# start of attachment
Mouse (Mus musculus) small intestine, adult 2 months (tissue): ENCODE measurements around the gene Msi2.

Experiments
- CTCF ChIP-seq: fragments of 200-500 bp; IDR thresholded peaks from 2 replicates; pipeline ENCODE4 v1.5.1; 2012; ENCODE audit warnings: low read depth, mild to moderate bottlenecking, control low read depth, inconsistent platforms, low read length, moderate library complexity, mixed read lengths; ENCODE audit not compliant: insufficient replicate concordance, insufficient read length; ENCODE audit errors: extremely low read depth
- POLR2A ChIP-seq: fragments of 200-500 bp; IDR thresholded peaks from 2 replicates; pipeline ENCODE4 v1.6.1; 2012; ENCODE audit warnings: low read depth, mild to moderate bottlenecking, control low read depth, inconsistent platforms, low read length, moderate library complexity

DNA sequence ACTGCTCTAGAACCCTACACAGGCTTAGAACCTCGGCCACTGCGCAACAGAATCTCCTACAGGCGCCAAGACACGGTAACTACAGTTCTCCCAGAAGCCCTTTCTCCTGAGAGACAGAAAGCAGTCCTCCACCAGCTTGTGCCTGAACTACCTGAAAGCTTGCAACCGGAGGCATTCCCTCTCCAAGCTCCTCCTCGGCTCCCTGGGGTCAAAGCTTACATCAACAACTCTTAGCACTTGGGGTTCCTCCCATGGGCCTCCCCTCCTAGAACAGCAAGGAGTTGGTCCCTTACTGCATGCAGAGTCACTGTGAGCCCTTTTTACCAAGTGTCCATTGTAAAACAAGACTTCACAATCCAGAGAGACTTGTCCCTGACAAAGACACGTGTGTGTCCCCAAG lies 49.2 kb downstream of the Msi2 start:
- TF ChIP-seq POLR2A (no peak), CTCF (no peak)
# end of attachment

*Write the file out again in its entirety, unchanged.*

Mouse (Mus musculus) small intestine, adult 2 months (tissue): ENCODE measurements around the gene Msi2.

Experiments
- CTCF ChIP-seq: fragments of 200-500 bp; IDR thresholded peaks from 2 replicates; pipeline ENCODE4 v1.5.1; 2012; ENCODE audit warnings: low read depth, mild to moderate bottlenecking, control low read depth, inconsistent platforms, low read length, moderate library complexity, mixed read lengths; ENCODE audit not compliant: insufficient replicate concordance, insufficient read length; ENCODE audit errors: extremely low read depth
- POLR2A ChIP-seq: fragments of 200-500 bp; IDR thresholded peaks from 2 replicates; pipeline ENCODE4 v1.6.1; 2012; ENCODE audit warnings: low read depth, mild to moderate bottlenecking, control low read depth, inconsistent platforms, low read length, moderate library complexity

DNA sequence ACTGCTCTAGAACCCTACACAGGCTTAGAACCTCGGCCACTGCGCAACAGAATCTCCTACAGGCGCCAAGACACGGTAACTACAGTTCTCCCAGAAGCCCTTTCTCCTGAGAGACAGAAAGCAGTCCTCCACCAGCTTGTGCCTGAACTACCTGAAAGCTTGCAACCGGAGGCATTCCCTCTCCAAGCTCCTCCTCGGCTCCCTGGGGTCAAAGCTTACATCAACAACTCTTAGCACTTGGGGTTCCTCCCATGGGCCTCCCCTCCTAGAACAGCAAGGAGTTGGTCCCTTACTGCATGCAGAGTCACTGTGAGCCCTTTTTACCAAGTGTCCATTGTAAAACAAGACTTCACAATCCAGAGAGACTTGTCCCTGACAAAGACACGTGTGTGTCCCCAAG lies 49.2 kb downstream of the Msi2 start:
- TF ChIP-seq POLR2A (no peak), CTCF (no peak)